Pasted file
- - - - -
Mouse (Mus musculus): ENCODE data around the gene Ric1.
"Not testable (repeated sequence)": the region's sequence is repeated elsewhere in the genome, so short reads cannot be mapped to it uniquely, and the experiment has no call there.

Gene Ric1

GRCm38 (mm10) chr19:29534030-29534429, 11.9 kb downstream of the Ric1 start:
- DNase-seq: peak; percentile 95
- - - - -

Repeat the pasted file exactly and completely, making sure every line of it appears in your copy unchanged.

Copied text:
Mouse (Mus musculus): ENCODE data around the gene Ric1.
"Not testable (repeated sequence)": the region's sequence is repeated elsewhere in the genome, so short reads cannot be mapped to it uniquely, and the experiment has no call there.

Gene Ric1

GRCm38 (mm10) chr19:29534030-29534429, 11.9 kb downstream of the Ric1 start:
- DNase-seq: peak; percentile 95